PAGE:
UBC Faculty Research and Publications

Evolution of gene structure in the conifer Picea glauca: a comparative analysis of the impact of intron… Stival Sena, Juliana; Giguère, Isabelle; Boyle, Brian; Rigault, Philippe; Birol, Inanc; Zuccolo, Andrea; Ritland, Kermit; Ritland, Carol; Bohlmann, Joerg; Jones, Steven; Bousquet, Jean; Mackay, John Apr 16, 2014

Your browser doesn't seem to have a PDF viewer, please download the PDF to view this item.

Item Metadata

Download

Media
52383-12870_2013_Article_1527.pdf [ 571.44kB ]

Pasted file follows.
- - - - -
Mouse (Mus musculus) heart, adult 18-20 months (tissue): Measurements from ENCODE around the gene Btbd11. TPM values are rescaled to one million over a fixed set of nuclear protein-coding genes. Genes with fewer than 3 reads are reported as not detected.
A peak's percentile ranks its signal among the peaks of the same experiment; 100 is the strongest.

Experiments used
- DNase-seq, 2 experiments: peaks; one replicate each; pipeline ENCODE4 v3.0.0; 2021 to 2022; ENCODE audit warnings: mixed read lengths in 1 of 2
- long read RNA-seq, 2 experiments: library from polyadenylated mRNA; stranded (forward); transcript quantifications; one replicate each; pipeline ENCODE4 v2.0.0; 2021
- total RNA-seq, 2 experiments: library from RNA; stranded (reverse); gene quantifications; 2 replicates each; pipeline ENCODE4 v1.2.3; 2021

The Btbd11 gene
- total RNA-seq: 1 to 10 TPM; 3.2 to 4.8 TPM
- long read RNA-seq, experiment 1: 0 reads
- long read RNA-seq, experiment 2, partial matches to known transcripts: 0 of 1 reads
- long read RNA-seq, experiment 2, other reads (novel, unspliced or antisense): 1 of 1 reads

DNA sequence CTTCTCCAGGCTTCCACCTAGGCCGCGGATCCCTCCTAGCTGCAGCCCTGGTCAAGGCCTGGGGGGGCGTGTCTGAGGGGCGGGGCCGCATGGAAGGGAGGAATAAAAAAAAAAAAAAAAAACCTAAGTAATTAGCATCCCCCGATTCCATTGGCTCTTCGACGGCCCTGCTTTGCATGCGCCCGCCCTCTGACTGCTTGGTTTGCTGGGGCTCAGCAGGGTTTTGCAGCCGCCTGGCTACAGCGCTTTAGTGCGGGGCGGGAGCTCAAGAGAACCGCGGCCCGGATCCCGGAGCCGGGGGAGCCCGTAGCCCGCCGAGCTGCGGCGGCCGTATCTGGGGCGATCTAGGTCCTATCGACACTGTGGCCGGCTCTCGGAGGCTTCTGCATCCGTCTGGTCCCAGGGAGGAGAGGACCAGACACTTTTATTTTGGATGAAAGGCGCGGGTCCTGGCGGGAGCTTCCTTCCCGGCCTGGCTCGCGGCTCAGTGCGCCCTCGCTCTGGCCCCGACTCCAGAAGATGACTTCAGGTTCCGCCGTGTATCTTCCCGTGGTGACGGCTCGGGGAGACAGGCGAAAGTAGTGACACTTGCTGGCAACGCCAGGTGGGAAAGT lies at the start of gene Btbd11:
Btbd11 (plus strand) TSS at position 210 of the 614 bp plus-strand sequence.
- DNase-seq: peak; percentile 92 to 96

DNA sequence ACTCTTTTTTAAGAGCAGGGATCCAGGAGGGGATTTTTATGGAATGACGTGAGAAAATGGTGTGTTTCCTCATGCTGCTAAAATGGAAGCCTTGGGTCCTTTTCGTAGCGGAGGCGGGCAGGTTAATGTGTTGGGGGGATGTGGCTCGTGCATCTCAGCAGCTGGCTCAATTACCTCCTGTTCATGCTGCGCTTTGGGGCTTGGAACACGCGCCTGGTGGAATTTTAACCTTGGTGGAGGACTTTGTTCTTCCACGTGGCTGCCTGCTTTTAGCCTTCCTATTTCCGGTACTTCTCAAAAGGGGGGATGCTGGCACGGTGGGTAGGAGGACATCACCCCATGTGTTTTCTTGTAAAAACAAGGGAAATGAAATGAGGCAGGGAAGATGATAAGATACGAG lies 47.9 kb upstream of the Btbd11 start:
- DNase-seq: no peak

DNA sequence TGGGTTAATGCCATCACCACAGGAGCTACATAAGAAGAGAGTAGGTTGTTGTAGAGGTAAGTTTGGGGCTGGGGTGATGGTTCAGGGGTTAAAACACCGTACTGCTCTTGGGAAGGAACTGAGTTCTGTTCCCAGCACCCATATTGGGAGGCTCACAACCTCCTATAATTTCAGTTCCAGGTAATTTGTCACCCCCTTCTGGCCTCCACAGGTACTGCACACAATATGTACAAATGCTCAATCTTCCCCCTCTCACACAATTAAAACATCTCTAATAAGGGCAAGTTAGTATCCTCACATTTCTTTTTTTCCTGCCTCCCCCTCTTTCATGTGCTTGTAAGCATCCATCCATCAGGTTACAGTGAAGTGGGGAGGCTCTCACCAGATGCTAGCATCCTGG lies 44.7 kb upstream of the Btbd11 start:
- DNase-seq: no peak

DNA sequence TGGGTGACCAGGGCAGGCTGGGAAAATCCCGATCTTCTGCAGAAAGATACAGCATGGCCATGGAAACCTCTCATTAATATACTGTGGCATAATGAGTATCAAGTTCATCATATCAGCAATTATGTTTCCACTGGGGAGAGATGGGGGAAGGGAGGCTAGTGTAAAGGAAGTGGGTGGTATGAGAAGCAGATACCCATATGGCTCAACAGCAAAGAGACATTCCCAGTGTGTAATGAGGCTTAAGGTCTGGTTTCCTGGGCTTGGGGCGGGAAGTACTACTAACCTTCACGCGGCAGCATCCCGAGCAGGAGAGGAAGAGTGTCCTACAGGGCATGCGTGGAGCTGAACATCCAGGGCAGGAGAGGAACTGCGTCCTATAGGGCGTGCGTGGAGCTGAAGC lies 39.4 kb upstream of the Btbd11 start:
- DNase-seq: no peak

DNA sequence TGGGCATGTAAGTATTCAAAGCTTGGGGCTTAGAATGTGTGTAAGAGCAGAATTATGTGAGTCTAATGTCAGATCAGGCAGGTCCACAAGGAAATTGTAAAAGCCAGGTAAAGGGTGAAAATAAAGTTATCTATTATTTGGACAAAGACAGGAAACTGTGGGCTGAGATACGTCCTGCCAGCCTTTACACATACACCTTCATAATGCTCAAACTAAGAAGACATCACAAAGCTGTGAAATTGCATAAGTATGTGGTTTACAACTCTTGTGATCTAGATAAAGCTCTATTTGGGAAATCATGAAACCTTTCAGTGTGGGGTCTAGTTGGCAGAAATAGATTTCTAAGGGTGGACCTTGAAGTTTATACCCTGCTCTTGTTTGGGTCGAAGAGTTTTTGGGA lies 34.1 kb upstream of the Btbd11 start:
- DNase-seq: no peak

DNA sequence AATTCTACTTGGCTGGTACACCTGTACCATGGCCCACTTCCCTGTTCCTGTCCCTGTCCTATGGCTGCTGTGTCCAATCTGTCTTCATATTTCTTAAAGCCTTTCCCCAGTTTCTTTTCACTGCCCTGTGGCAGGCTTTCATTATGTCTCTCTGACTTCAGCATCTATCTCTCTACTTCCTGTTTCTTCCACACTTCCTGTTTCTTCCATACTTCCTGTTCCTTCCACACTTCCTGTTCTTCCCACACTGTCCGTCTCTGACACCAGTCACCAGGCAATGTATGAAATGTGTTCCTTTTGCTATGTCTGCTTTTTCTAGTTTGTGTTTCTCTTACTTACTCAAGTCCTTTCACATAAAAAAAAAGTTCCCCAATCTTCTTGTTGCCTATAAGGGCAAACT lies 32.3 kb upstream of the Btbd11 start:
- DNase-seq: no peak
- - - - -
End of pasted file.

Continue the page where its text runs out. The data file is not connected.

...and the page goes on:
Metadata
JSON: 52383-1.0074625.json
JSON-LD: 52383-1.0074625-ld.json
RDF/XML (Pretty): 52383-1.0074625-rdf.xml
RDF/JSON: 52383-1.0074625-rdf.json
Turtle: 52383-1.0074625-turtle.txt
N-Triples: 52383-1.0074625-rdf-ntriples.txt
Original Record: 52383-1.0074625-source.json
Full Text
52383-1.0074625-fulltext.txt
Citation
52383-1.0074625.ris

Full Text